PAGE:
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Discussion in 'Traction & Rolling Stock' started by MatthewRead, 16 Mar 2019.
No, apart from the same group as the previous report. I cannot reproduce somebody else's pictures.
I like the class 769 to be on the Ebbw Vale services
They won't be. They will be on Rhymney services where 4 carriages are required. The whole purpose of their transfer is to provide capacity where Ebbw Vale, apart from peak times. would be overkill
How many 769 sets are needed to run a full rhymney line service ?
Would I be correct in thinking that Ebbw Vale trains are crewed by a different depot/link to Valley Lines so there won't be anyone who signs both route and traction (barring any who may have transferred)?
Hopefully the 769s will be used all day rather than just doing peak morning and evening runs and then sitting in Canton all day.
Cardiff has two depots but under the same management. Cardiff Valleys and Main Line, the latter cover Ebbw Vale. But they won't be going to Ebbw Vale, well for the immediate future
I'm guessing they will do if TFW are getting 9 units. For peak times only they'd probably only need 5 (4 in service and a spare).
Are they cleared to run through to Penarth or will there be issues? Also, later in the night some Rhymney valley services go down to Barry Island so would they be run by 769's or 150s?
I don't know if the 769s are cleared to Penarth or Barry. The curves around Grangetown and Barry to Barry Island are pretty tight if the 769s have problems on curves.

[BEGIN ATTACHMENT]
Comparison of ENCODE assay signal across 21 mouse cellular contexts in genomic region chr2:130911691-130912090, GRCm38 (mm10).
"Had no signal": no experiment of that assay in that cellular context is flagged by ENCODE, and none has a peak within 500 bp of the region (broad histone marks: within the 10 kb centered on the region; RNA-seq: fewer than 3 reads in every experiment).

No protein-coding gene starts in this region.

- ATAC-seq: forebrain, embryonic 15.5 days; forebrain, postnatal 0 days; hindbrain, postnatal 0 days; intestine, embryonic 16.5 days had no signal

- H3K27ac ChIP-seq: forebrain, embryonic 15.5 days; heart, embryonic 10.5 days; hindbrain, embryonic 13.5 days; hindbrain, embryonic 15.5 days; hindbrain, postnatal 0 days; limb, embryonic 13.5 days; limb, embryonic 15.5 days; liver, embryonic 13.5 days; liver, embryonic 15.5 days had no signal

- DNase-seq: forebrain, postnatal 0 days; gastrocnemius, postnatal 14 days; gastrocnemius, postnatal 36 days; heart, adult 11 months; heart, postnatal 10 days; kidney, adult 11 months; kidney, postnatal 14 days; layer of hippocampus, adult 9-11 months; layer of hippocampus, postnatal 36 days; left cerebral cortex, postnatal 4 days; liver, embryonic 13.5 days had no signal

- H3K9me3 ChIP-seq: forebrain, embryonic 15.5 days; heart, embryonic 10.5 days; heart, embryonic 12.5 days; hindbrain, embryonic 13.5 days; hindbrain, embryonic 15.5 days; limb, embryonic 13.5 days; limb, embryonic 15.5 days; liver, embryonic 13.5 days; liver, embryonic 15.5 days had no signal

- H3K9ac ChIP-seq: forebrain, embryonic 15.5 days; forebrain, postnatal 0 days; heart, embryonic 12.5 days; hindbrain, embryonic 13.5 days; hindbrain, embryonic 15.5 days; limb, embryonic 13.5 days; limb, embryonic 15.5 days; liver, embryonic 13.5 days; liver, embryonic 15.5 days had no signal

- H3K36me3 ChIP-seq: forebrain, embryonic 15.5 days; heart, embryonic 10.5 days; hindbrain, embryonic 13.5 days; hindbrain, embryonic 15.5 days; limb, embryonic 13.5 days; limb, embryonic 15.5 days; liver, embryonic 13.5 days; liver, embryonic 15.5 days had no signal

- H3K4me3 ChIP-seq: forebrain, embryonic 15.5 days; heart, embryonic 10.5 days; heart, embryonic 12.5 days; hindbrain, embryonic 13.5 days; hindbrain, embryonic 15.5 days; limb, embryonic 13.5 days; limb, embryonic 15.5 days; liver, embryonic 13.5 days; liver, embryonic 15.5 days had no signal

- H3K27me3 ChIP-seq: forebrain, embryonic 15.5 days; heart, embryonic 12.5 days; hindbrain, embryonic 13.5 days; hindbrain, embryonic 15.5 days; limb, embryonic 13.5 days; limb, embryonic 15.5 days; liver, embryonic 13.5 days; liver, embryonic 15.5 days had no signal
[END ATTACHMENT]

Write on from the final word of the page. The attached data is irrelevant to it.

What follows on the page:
If the 769s can't work to Penarth, then Penarth trains could work to Treherbert instead with Bargoed and Rhymney trains terminating at Central, but that would mess up timetables.
People will have to forgive my ignorance here. I have looked carefully at and compared the specifications for class 150's and 319/769's. The wheelbase lengths on both types are identical, the carriages on the 319/769 's are slightly shorter than those of the 150's. So why should the 769's have problems on curves which 150's have been navigating for decades? I would be genuinely pleased if someone can enlighten me as to other factors which might influence the 769's ability to negotiate curves (couplings for example?). In terms of general clearance issues, we have heard that exhaust stacks on the 769's were a problem and required modification, but the 769 carriages are about 20 cm less in height and only 4 mm wider than those of a 150. Can such a small width difference be critical at some locations? Any enlightenment would be genuinely welcome.
Any likelihood some will replace the ones on the Measteg to Cheltenham spa runs?.
They will be alright if they are required to go. Any modifications should be small and they would get done.
If the 769s don't make it to Barry or Bridgend via the VoG, it's more likely to be because initially only Rhymney crews will be trained on them. That might change in future, but bare in mind that the 769s will only be around for 3 - 4 years and the immediate priority is to get them out on the Rhymney line to release 150s for PRM mods and pairs of Pacers to cover elsewhere, and from January, 769s will be taking over the Rhymney 37+Mk2 runs.